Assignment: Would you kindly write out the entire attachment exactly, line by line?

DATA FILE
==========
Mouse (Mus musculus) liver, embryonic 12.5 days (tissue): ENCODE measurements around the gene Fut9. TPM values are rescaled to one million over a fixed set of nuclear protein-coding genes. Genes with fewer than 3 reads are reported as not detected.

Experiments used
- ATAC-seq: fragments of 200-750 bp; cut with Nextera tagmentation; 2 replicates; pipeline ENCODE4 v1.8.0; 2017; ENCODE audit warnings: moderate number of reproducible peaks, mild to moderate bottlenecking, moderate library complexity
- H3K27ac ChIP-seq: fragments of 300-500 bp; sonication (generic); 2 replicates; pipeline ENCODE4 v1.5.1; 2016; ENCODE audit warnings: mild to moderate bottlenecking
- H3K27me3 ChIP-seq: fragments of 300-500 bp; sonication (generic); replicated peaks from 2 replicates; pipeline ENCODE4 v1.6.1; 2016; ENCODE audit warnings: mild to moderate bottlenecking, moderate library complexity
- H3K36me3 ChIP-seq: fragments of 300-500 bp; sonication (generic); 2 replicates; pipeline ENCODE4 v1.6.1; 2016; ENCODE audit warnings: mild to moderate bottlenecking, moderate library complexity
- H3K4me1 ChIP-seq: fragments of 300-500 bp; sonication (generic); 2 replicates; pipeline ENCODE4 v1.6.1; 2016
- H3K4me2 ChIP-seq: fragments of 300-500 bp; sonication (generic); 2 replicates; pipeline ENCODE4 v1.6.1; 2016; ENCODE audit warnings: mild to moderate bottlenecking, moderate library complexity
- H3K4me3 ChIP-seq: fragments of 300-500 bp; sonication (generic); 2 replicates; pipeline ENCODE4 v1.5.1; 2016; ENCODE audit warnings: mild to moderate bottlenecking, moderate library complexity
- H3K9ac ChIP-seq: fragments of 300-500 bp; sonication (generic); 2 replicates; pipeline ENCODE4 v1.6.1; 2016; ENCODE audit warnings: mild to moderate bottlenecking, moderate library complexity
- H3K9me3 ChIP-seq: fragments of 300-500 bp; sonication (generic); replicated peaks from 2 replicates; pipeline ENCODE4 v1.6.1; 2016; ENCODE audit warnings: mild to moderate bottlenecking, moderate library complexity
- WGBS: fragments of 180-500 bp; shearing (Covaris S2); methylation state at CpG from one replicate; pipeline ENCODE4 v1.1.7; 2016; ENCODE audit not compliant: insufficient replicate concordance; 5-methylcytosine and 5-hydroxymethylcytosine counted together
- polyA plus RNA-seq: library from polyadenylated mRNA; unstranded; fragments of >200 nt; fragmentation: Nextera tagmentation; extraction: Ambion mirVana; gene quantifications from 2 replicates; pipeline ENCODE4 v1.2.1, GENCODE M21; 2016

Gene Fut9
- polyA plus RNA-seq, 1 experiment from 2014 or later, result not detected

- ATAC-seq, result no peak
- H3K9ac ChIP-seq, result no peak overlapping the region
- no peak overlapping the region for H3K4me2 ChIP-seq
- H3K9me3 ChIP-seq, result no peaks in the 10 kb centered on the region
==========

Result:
Mouse (Mus musculus) liver, embryonic 12.5 days (tissue): ENCODE measurements around the gene Fut9. TPM values are rescaled to one million over a fixed set of nuclear protein-coding genes. Genes with fewer than 3 reads are reported as not detected.

Experiments used
- ATAC-seq: fragments of 200-750 bp; cut with Nextera tagmentation; 2 replicates; pipeline ENCODE4 v1.8.0; 2017; ENCODE audit warnings: moderate number of reproducible peaks, mild to moderate bottlenecking, moderate library complexity
- H3K27ac ChIP-seq: fragments of 300-500 bp; sonication (generic); 2 replicates; pipeline ENCODE4 v1.5.1; 2016; ENCODE audit warnings: mild to moderate bottlenecking
- H3K27me3 ChIP-seq: fragments of 300-500 bp; sonication (generic); replicated peaks from 2 replicates; pipeline ENCODE4 v1.6.1; 2016; ENCODE audit warnings: mild to moderate bottlenecking, moderate library complexity
- H3K36me3 ChIP-seq: fragments of 300-500 bp; sonication (generic); 2 replicates; pipeline ENCODE4 v1.6.1; 2016; ENCODE audit warnings: mild to moderate bottlenecking, moderate library complexity
- H3K4me1 ChIP-seq: fragments of 300-500 bp; sonication (generic); 2 replicates; pipeline ENCODE4 v1.6.1; 2016
- H3K4me2 ChIP-seq: fragments of 300-500 bp; sonication (generic); 2 replicates; pipeline ENCODE4 v1.6.1; 2016; ENCODE audit warnings: mild to moderate bottlenecking, moderate library complexity
- H3K4me3 ChIP-seq: fragments of 300-500 bp; sonication (generic); 2 replicates; pipeline ENCODE4 v1.5.1; 2016; ENCODE audit warnings: mild to moderate bottlenecking, moderate library complexity
- H3K9ac ChIP-seq: fragments of 300-500 bp; sonication (generic); 2 replicates; pipeline ENCODE4 v1.6.1; 2016; ENCODE audit warnings: mild to moderate bottlenecking, moderate library complexity
- H3K9me3 ChIP-seq: fragments of 300-500 bp; sonication (generic); replicated peaks from 2 replicates; pipeline ENCODE4 v1.6.1; 2016; ENCODE audit warnings: mild to moderate bottlenecking, moderate library complexity
- WGBS: fragments of 180-500 bp; shearing (Covaris S2); methylation state at CpG from one replicate; pipeline ENCODE4 v1.1.7; 2016; ENCODE audit not compliant: insufficient replicate concordance; 5-methylcytosine and 5-hydroxymethylcytosine counted together
- polyA plus RNA-seq: library from polyadenylated mRNA; unstranded; fragments of >200 nt; fragmentation: Nextera tagmentation; extraction: Ambion mirVana; gene quantifications from 2 replicates; pipeline ENCODE4 v1.2.1, GENCODE M21; 2016

Gene Fut9
- polyA plus RNA-seq, 1 experiment from 2014 or later, result not detected

- ATAC-seq, result no peak
- H3K9ac ChIP-seq, result no peak overlapping the region
- no peak overlapping the region for H3K4me2 ChIP-seq
- H3K9me3 ChIP-seq, result no peaks in the 10 kb centered on the region